The Prime Time investigation unit uncovered evidence of physical and mental abuse at a HSE-run care home in County Mayo.
Aired last night on RTE, the investigation ‘Inside Bungalow Three’ caused outrage among the families of the frail women featured.
A sister of 65-year-old Mary Garvan, who was one of the women abused in the home, said she was "shocked beyond words" by the treatment her elderly sister received.
"I couldn't express it. I've never seen anything like it in all my life," Sheila Ryan said.
"They seem to think that she's an object, that she doesn't feel anything. That she doesn't understand anything but she does, she does. Every human being does," she told Prime Time.
Her sister, who cannot communicate orally, she described as "a very, very gentle person, always was, very kind gentle person".
"She's very, very aware of your presence. She knows what's going on all around, even if she can't communicate," she added.
She told RTE she felt proud that her sister did not retaliate whatsoever to the abuse she received at the care home, despite being "subjected to that inhumane and degrading treatment".
"This can never ever happen again and not just alone for Mary, for all the other people there," Sheila said.
"The least we might expect is that people who are in care are treated with dignity and respect."
Speaking today, Minister of State at the Department of Health Kathleen Lynch said: "What we have to accept is the majority of people we watch who were being abused were non-verbal.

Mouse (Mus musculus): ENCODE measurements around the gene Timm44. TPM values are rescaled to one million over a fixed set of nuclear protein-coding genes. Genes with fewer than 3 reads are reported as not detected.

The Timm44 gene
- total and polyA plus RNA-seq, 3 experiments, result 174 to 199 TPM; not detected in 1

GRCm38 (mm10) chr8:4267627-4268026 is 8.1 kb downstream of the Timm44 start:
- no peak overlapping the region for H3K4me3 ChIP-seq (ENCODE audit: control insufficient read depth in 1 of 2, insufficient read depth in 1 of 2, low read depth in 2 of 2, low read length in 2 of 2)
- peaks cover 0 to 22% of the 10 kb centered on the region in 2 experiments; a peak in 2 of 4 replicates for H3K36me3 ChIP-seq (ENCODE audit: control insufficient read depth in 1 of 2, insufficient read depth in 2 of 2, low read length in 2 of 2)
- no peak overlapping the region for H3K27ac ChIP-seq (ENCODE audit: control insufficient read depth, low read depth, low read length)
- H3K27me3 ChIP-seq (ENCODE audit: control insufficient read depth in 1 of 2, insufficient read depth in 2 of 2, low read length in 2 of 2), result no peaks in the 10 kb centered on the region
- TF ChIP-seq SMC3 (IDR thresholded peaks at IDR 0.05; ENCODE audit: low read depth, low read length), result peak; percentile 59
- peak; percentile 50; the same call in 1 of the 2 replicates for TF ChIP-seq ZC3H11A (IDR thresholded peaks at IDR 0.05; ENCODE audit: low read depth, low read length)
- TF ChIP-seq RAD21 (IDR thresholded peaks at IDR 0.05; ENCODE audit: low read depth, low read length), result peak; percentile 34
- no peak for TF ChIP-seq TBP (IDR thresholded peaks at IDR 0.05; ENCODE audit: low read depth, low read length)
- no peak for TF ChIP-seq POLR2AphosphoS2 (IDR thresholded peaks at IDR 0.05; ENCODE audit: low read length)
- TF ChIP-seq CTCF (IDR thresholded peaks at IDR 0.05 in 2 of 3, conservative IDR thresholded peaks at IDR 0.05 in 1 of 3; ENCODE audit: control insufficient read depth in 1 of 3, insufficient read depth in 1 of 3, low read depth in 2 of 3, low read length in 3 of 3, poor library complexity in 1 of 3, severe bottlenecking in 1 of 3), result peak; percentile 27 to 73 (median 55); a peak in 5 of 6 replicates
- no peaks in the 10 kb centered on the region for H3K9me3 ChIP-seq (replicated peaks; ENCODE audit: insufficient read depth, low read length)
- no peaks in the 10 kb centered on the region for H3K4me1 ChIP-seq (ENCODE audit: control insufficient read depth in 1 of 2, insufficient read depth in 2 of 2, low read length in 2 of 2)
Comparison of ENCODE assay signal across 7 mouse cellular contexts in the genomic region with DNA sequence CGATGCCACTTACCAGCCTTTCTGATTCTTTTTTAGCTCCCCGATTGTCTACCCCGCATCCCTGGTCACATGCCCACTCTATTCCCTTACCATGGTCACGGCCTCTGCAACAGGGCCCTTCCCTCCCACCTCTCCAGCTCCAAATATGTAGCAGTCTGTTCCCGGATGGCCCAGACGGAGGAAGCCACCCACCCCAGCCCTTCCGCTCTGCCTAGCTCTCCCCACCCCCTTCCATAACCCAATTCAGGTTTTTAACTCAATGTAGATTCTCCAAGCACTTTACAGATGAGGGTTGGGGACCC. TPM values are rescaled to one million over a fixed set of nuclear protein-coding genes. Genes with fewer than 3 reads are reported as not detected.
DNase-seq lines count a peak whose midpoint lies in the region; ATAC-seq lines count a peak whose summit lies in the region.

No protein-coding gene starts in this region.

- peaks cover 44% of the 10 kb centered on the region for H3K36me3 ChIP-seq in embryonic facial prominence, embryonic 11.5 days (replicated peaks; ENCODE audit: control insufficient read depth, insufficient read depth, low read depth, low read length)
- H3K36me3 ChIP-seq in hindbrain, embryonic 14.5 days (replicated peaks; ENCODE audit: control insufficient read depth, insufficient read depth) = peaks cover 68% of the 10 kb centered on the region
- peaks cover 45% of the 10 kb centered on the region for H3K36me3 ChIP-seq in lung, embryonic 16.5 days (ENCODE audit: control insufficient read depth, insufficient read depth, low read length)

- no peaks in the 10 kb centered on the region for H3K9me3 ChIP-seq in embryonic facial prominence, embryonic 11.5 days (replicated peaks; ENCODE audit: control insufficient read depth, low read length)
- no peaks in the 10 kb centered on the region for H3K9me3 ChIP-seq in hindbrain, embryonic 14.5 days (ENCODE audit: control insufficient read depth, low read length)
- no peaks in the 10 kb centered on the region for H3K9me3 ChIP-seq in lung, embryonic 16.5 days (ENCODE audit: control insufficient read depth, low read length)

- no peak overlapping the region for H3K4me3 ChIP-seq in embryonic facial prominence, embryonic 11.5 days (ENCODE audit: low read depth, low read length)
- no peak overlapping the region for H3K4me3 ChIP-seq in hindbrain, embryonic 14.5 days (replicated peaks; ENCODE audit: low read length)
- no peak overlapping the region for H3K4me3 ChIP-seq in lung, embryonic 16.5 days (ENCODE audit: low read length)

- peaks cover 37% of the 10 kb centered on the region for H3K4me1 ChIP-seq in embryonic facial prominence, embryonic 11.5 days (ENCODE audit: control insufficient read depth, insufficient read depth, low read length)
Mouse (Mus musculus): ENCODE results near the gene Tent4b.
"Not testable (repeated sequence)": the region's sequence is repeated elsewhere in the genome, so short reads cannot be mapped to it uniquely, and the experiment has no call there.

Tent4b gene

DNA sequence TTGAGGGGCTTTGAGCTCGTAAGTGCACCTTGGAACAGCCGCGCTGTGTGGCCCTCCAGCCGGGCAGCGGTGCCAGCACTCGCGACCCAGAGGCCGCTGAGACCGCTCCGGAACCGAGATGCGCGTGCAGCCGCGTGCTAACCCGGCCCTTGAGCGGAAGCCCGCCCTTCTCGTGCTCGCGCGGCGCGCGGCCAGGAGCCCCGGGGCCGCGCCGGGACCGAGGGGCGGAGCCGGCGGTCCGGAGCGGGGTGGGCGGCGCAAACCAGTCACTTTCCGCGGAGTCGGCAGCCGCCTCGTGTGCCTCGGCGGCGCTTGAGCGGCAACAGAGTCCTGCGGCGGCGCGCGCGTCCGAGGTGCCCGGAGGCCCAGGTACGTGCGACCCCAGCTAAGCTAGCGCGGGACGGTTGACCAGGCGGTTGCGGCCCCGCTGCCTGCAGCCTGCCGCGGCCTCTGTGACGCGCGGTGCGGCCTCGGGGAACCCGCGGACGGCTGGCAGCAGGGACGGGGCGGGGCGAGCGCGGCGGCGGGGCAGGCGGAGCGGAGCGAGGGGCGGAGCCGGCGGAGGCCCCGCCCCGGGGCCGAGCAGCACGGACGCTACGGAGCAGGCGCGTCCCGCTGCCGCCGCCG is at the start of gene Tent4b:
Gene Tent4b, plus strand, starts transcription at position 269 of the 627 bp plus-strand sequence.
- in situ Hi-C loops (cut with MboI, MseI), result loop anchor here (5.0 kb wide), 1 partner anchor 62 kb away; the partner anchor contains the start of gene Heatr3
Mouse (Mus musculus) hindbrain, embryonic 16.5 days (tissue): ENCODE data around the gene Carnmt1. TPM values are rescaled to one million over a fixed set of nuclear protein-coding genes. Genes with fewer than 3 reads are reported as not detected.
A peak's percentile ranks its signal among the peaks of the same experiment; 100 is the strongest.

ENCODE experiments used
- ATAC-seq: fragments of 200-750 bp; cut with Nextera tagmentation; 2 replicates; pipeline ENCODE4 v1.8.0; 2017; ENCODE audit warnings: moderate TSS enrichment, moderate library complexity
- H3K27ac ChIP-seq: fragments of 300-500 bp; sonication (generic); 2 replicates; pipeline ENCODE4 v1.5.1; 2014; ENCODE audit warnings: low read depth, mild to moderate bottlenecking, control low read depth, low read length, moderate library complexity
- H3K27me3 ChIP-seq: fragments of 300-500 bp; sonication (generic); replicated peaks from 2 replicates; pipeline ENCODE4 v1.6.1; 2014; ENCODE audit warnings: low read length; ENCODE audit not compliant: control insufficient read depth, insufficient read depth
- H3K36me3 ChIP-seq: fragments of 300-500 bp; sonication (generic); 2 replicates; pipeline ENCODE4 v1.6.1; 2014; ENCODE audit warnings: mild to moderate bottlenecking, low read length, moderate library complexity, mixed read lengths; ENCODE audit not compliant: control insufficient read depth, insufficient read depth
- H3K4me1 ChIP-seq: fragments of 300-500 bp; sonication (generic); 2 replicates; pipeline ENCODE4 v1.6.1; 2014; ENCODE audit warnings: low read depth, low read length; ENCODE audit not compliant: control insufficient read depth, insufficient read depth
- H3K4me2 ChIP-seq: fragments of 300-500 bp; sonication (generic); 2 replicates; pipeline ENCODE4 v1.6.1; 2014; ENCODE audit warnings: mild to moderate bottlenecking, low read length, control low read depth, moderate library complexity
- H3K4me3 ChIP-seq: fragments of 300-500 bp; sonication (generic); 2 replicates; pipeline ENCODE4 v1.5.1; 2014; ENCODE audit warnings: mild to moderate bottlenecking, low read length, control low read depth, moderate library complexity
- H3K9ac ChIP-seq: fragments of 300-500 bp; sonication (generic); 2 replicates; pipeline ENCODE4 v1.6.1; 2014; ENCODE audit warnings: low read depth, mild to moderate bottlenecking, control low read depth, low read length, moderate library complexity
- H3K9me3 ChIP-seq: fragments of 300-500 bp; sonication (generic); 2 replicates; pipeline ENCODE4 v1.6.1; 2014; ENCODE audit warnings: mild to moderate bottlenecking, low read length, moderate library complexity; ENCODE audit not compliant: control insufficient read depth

"We are going to need something extra in terms of this particular group of people.
"When HIQA went to inspect, they found bad practises.... They recommended 400 hours of additional training and yet you get this type of situation.
"What we need is to encourage people who are not given to abusing people to step forward."
She described the abuse at the care home as "horrendous", and said the HSE is "not beyond" putting surveillance equipment into care homes.
"I refuse to believe Áras Attracta is the only place where this is happening. We are looking at what other processes we can put in place."
"We have an investigation going on. We have to wait for the results to see what disciplinary action will be taken."
A sister of abused 53-year-old Ivy McGinty said she disgusted by the "hurtful treatment" she received at the care home.
"Ivy can't tell us exactly how she feels. It's very hurtful to watch somebody do that to your own flesh and blood - they're innocent people doing no harm to no one," Breege Dolan said.
"Going into a place where they thought they'd be well looked after."
One particular incident left an indelible mark on sister Breege.
"She got the gloves and they still would not bring Ivy to the toilet. Now that's very, very hurtful for, you know, a girl that can't speak.
"Ivy kept going round and round, but what hurt me more was where Ivy went over she picked up a pair of rubber gloves which I assume nurses do put on when Ivy uses the toilet."
Head of nursing at the University of Ulster Professor Owen Barr said: "This is atrocious behaviour. It is institutionalised in its worst form.
"The real striking part of that is the physical presence of the member of staff, the use of restraint.
"At one stage the member of staff puts her hands over ... the individual’s face and that to me is abuse of practice there’s no question about that."
Nine staff members have been temporarily suspended from work as the Gardai and the HSE carry out their investigation.
"Absolute responsibility in any setting goes right up to top level management and in this case we’re talking about the HSE", Lorraine Dempsey of the Special Needs Parents Association said.
"I don’t think the HSE at higher levels can abdicate responsibility and just put full blame on those staff. The buck does not stop with the people on the ground. It goes right up to the top."